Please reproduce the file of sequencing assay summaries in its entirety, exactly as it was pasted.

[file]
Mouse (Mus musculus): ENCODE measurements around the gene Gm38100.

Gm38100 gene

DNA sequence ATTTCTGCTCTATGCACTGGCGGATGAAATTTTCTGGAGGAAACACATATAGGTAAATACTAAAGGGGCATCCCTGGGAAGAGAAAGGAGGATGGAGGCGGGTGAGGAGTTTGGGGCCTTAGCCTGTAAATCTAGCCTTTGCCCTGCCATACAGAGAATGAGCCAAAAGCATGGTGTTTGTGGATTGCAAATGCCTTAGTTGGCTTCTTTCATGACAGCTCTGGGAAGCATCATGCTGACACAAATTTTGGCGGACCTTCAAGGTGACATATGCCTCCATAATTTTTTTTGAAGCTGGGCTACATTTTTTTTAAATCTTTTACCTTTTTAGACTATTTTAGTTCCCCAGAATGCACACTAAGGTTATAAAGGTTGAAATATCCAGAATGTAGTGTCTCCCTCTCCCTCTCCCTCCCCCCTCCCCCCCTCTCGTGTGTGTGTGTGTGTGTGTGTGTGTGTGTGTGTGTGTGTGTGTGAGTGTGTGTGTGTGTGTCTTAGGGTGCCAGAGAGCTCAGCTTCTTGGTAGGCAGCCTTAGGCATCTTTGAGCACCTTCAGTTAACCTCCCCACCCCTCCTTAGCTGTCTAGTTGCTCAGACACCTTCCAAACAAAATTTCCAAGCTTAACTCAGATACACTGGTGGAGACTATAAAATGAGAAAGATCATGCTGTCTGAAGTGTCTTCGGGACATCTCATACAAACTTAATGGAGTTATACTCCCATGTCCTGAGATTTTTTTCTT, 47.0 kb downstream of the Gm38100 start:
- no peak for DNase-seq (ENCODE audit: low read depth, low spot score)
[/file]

Mouse (Mus musculus): ENCODE measurements around the gene Gm38100.

Gm38100 gene

DNA sequence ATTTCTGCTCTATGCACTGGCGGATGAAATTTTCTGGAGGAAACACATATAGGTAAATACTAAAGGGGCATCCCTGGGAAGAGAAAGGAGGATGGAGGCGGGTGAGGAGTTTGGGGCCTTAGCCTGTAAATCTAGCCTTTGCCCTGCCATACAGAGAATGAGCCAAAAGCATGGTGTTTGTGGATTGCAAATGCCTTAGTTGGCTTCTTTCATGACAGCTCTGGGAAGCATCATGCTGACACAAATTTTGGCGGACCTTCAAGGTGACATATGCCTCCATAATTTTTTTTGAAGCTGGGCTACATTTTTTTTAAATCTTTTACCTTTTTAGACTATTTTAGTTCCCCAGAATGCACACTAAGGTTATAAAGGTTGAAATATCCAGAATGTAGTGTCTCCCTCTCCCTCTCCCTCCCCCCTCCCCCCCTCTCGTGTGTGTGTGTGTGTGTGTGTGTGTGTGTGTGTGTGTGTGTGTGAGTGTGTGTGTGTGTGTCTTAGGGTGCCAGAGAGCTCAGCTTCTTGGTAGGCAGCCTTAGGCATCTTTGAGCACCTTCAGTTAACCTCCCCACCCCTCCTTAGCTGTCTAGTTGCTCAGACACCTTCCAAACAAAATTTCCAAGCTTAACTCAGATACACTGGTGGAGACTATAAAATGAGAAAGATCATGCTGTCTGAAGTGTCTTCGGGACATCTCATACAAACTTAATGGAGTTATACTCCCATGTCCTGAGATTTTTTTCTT, 47.0 kb downstream of the Gm38100 start:
- no peak for DNase-seq (ENCODE audit: low read depth, low spot score)